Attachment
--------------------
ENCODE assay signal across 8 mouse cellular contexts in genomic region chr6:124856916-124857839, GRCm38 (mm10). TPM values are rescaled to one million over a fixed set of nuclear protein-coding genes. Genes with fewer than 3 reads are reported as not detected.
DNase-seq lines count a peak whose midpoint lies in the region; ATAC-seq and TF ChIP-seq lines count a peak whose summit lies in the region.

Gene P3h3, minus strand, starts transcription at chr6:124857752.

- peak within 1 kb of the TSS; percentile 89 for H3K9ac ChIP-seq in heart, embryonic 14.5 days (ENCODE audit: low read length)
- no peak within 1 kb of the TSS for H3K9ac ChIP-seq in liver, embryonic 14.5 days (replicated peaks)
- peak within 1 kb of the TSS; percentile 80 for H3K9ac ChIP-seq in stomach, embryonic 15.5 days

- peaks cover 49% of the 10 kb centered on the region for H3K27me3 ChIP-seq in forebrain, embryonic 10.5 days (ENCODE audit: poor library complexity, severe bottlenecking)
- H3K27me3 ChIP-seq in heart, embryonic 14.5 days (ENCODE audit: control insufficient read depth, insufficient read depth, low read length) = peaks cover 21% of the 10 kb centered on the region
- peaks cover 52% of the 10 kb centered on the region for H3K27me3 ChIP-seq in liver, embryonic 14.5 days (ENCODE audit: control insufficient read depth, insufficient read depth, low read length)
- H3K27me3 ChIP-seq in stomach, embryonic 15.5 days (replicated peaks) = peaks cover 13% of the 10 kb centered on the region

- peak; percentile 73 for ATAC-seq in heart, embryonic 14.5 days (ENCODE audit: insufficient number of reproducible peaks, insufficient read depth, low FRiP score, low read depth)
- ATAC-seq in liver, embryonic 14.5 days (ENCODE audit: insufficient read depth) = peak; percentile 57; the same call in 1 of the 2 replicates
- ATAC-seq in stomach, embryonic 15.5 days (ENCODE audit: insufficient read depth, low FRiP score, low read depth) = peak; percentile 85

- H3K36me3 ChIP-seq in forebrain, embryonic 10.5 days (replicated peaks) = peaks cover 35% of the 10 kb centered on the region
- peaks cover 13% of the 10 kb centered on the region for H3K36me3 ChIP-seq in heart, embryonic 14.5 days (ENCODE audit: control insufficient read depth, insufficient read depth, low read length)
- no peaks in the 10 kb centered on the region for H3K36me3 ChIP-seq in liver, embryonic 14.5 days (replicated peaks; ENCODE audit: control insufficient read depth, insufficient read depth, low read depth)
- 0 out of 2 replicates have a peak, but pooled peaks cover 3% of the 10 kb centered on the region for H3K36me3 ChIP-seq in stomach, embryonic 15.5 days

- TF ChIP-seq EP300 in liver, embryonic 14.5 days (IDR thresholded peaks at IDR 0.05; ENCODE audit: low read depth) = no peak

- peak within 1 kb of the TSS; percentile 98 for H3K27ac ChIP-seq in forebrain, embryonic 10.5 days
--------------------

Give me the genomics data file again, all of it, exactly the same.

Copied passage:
ENCODE assay signal across 8 mouse cellular contexts in genomic region chr6:124856916-124857839, GRCm38 (mm10). TPM values are rescaled to one million over a fixed set of nuclear protein-coding genes. Genes with fewer than 3 reads are reported as not detected.
DNase-seq lines count a peak whose midpoint lies in the region; ATAC-seq and TF ChIP-seq lines count a peak whose summit lies in the region.

Gene P3h3, minus strand, starts transcription at chr6:124857752.

- peak within 1 kb of the TSS; percentile 89 for H3K9ac ChIP-seq in heart, embryonic 14.5 days (ENCODE audit: low read length)
- no peak within 1 kb of the TSS for H3K9ac ChIP-seq in liver, embryonic 14.5 days (replicated peaks)
- peak within 1 kb of the TSS; percentile 80 for H3K9ac ChIP-seq in stomach, embryonic 15.5 days

- peaks cover 49% of the 10 kb centered on the region for H3K27me3 ChIP-seq in forebrain, embryonic 10.5 days (ENCODE audit: poor library complexity, severe bottlenecking)
- H3K27me3 ChIP-seq in heart, embryonic 14.5 days (ENCODE audit: control insufficient read depth, insufficient read depth, low read length) = peaks cover 21% of the 10 kb centered on the region
- peaks cover 52% of the 10 kb centered on the region for H3K27me3 ChIP-seq in liver, embryonic 14.5 days (ENCODE audit: control insufficient read depth, insufficient read depth, low read length)
- H3K27me3 ChIP-seq in stomach, embryonic 15.5 days (replicated peaks) = peaks cover 13% of the 10 kb centered on the region

- peak; percentile 73 for ATAC-seq in heart, embryonic 14.5 days (ENCODE audit: insufficient number of reproducible peaks, insufficient read depth, low FRiP score, low read depth)
- ATAC-seq in liver, embryonic 14.5 days (ENCODE audit: insufficient read depth) = peak; percentile 57; the same call in 1 of the 2 replicates
- ATAC-seq in stomach, embryonic 15.5 days (ENCODE audit: insufficient read depth, low FRiP score, low read depth) = peak; percentile 85

- H3K36me3 ChIP-seq in forebrain, embryonic 10.5 days (replicated peaks) = peaks cover 35% of the 10 kb centered on the region
- peaks cover 13% of the 10 kb centered on the region for H3K36me3 ChIP-seq in heart, embryonic 14.5 days (ENCODE audit: control insufficient read depth, insufficient read depth, low read length)
- no peaks in the 10 kb centered on the region for H3K36me3 ChIP-seq in liver, embryonic 14.5 days (replicated peaks; ENCODE audit: control insufficient read depth, insufficient read depth, low read depth)
- 0 out of 2 replicates have a peak, but pooled peaks cover 3% of the 10 kb centered on the region for H3K36me3 ChIP-seq in stomach, embryonic 15.5 days

- TF ChIP-seq EP300 in liver, embryonic 14.5 days (IDR thresholded peaks at IDR 0.05; ENCODE audit: low read depth) = no peak

- peak within 1 kb of the TSS; percentile 98 for H3K27ac ChIP-seq in forebrain, embryonic 10.5 days